A survey conducted by the Lemelson-MIT Invention Index stated that “60 percent of respondents ages 16 to 25 listed at least one factor preventing them from pursuing education and work in science, technology, engineering, and math (STEM) http://mit.edu/invent/n-pressreleases/n-press-11index.html. Young Americans face numerous challenges hindering them from entering STEM fields including lack of knowledge, the challenging nature of technical careers, and feeling that the public school system did not prepare them well enough to continue their education.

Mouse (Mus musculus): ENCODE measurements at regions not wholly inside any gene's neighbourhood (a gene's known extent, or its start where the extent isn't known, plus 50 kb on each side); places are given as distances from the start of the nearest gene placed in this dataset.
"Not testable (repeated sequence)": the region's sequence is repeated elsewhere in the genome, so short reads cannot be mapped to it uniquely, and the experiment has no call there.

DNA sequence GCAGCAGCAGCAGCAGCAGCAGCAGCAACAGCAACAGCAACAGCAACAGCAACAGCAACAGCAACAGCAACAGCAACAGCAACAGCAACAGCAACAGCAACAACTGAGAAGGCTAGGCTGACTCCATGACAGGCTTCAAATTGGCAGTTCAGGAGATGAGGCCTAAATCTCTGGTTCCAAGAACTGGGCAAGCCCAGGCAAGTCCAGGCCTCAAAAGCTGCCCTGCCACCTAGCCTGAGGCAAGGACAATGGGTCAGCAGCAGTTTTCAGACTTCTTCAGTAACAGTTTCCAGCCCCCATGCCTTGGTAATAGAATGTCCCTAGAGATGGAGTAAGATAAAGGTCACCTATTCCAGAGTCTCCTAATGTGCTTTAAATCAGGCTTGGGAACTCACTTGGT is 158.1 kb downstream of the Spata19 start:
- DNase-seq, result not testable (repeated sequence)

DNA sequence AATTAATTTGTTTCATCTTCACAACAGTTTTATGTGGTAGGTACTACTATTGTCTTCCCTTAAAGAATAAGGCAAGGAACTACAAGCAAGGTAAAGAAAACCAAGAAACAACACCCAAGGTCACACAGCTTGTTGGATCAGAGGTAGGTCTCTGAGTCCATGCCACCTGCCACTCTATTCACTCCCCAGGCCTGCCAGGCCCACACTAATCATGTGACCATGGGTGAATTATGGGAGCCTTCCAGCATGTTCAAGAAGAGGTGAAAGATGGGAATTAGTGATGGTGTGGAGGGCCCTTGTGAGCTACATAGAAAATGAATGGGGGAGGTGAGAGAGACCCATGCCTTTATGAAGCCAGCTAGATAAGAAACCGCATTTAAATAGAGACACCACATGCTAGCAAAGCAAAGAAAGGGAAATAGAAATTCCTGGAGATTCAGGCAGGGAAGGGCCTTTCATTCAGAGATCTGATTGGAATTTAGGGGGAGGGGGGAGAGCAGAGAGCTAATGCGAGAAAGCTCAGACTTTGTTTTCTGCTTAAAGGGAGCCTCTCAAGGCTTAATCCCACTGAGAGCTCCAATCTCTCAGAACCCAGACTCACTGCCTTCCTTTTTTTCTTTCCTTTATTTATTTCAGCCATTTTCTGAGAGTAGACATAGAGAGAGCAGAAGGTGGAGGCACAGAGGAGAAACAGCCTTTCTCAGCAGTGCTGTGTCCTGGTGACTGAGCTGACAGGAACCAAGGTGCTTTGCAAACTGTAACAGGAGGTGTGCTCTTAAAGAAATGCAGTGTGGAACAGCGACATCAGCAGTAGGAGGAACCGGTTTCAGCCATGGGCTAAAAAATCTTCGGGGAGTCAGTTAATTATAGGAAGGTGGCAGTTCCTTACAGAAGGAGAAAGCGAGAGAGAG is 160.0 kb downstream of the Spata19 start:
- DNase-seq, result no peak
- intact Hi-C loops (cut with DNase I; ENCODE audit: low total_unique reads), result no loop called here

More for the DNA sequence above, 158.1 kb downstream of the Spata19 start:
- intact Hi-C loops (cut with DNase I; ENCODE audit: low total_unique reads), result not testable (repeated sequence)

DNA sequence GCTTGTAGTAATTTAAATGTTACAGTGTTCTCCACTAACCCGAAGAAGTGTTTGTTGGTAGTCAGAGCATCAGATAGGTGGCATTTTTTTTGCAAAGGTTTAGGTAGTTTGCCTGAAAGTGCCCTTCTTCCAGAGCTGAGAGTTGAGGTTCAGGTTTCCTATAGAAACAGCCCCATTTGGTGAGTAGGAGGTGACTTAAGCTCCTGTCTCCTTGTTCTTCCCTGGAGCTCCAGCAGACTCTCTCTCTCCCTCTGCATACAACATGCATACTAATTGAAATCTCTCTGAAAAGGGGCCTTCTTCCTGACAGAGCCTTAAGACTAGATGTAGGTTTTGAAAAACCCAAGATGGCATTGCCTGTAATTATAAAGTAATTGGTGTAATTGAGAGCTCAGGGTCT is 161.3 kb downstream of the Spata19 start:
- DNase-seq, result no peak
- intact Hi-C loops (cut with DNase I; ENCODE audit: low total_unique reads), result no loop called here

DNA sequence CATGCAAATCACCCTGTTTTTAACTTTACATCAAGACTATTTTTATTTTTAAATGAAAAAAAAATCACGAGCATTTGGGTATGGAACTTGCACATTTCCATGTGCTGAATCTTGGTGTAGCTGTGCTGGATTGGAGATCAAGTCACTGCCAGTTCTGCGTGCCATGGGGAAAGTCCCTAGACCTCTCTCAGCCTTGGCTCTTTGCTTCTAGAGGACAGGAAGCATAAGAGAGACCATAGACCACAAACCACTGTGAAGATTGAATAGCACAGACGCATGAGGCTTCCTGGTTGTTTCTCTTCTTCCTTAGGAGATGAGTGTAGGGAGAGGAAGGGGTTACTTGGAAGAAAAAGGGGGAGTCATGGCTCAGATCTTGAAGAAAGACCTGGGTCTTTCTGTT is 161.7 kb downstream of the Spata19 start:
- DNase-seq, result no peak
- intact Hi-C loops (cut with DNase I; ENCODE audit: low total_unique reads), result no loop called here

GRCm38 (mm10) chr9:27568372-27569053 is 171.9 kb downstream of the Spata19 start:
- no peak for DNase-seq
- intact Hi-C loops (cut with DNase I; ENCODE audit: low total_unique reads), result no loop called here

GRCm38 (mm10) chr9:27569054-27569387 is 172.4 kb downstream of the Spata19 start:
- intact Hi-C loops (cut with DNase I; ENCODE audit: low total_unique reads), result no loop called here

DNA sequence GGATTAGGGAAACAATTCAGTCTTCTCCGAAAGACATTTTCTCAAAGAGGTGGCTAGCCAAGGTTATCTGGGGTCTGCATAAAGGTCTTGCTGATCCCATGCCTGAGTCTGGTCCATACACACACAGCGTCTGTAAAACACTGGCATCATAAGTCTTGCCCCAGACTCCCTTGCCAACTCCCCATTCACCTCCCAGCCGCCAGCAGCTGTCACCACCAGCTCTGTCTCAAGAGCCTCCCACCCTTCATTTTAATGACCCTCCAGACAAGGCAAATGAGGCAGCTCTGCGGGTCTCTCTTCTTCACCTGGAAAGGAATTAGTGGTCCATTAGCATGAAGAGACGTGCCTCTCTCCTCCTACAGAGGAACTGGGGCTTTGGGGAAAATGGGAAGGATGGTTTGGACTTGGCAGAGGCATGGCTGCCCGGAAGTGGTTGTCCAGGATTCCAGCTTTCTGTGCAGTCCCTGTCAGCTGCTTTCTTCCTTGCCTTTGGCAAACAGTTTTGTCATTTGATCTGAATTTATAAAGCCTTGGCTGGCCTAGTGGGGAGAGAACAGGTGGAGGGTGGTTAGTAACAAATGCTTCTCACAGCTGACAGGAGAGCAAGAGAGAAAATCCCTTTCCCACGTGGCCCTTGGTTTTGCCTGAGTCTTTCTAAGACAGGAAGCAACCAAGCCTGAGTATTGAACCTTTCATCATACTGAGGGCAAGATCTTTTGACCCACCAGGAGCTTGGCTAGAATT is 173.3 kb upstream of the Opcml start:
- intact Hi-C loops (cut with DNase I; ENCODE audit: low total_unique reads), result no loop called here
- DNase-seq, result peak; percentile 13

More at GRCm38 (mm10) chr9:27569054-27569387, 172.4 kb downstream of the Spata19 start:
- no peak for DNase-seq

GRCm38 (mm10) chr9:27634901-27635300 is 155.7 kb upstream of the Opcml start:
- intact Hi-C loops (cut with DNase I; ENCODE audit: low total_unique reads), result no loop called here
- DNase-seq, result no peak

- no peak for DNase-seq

During his 2012 State of the Union Address, President Obama emphasized the importance of young Americans entering careers in STEM based workforces. In addition to the President, industry groups are calling on colleges to “graduate 10,000 more engineers a year and 100,000 new teachers with majors in STEM”. With the President encouraging teachers to major in STEM perhaps this will aid in transforming the education system by allowing for more inventive and creative courses to be created. With a greater knowledge and understanding of science, technology, engineering and math young Americans would no longer feel careers in STEM would be too challenging for them. Teachers would be able to guide students on the many different STEM fields, educate them, and prepare them appropriately to pursue technical professions.